How to Clean a Bathroom FanEvery homeowner should know how to clean a bathroom fan. It’s one of the hardest working, but most overlooked appliances in your home. Excessive moisture can lead to warped wood, peeling paint, rusted metal, and even mold & mildew. By venting it, your fan helps you avoid expensive repairs.

The fan also ensures your bathroom is well-ventilated. Because few bathrooms are equipped with large windows, the fan is the only way to remove odors, fumes, and contaminants. Unfortunately, over time, dust and dirt can build up on the fan blades and vent cover, restricting airflow or clogging the mechanism, making it impossible to exhaust unwanted moisture or airborne particles.

Fortunately, it doesn’t take a professional to clean a bathroom fan. All you need is thirty minutes and a simple set of tools. Set aside time every 6-12 months. It will save money in the long run, not to mention creating a healthier and more pleasant environment for you and your family.

What You’ll Need

Before cleaning your bathroom fan, make sure you have the right tools. Nothing expensive is required. Just common household objects, such as:

  • Stepladder
  • Flashlight
  • Screwdriver
  • Towel
  • Microfiber Cloth or Sponge
  • Can of Compressed Air
  • Soft Brush
  • Duster
  • Vacuum

Steps to Clean a Bathroom Fan

Fans run on electricity, so protect yourself from shock by cutting power to your bathroom at the circuit box. Once the power’s off, you’re ready to clean.

  1. Dust the Cover. Brush off any dust that’s accumulated on the fan exterior.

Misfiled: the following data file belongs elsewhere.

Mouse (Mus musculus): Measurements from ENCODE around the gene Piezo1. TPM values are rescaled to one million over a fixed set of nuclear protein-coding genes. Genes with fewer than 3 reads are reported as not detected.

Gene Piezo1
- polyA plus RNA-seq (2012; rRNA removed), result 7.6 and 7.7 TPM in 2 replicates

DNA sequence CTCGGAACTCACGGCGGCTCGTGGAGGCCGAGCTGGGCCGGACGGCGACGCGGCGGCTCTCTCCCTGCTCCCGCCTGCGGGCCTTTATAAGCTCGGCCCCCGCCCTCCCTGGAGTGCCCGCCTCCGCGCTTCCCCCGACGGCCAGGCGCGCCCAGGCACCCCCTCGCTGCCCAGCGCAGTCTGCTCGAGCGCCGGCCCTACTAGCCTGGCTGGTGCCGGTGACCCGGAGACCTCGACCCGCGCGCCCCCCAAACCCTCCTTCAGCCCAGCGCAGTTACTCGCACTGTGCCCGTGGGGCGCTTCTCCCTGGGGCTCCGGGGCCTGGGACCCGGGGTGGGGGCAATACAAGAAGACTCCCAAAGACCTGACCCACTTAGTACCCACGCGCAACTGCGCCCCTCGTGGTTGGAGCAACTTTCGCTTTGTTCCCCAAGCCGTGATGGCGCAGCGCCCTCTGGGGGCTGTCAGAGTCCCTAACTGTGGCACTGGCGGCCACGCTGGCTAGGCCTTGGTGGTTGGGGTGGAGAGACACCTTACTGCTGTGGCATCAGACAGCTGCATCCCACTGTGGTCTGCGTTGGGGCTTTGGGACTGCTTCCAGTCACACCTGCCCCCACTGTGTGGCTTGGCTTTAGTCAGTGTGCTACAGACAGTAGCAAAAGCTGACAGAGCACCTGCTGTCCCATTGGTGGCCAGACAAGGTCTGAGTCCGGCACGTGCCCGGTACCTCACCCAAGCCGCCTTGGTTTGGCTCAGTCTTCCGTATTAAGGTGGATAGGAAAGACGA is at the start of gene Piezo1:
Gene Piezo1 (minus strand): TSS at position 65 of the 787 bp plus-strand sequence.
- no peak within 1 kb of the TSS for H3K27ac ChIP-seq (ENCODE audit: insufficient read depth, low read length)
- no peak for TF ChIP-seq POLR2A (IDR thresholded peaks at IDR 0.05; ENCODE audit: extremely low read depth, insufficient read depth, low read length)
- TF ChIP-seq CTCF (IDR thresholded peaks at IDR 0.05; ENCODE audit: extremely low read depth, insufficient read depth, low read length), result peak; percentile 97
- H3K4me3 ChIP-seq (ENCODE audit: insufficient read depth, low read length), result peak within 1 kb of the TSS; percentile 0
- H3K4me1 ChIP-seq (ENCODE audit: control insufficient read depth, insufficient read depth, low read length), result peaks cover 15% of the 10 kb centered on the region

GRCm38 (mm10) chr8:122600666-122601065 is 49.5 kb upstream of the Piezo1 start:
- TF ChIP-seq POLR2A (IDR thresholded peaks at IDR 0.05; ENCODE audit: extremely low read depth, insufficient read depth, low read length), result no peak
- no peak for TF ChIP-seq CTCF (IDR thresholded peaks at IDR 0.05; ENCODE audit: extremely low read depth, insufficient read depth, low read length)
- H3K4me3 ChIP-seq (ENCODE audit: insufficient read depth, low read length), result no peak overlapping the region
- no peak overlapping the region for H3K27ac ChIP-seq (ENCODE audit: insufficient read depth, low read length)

2. Remove the Cover. Some fan covers snap out of their housing with a simple push. Others need to be unscrewed.
  3. Soak the Cover. Place it in a sink with warm water and soap. Let it sit for ten minutes, then wipe away all the dust and dirt with a sponge or microfiber cloth. Dry with a towel and leave it to air dry.
  4. Unplug and Remove the Fan. Most fans are plugged into the wall or ceiling. Once you’ve unplugged it, remove the fan from the housing. Most are designed to come out simply by turning them. If the fan can’t be removed, follow the steps below as best you can.
  5. Wipe Down the Blades. Wet your microfiber cloth or sponge and run it gently over the blades to remove dust. The blades are delicate, so be careful or you might bend them.
  6. Clean the Motor Housing. Wipe down the rest of the motor. Use a vacuum or compressed air to clear out hard-to-reach crevices.
  7. Dust the Recessed Housing. Next, siphon the dust out of the brackets in the wall or ceiling with a vacuum. Loosen stubborn dust with compressed air. If you don’t have a vacuum, a duster will work as well.
  8. Replace the Fan. To avoid a short, make sure all components are completely dry before putting them back into place. Turn the blades with your fingers to make sure they can spin properly, then plug in the unit and restore power.

Do a Test Run

Once your bathroom fan has been re-installed, switch it on and listen to the motor. If you hear a clicking noise, the fan is off-kilter and needs to be adjusted. Cut the power, unplug the fan, remove it from its housing, then screw it back in.

Protect Your Home

All home systems are connected. Bathroom fans rely on sound internal wiring to operate. If there’s a fault in your electrical circuitry, it not only leaves you vulnerable to damage but can be expensive to fix. Protect yourself with a HomesentialTM warranty.

When your heating system, cooling system, or electrical systems short out, we step in and pay for repairs on each covered component. There are no deductibles or service fees. All you pay is a low, monthly premium for full coverage. Sign up today!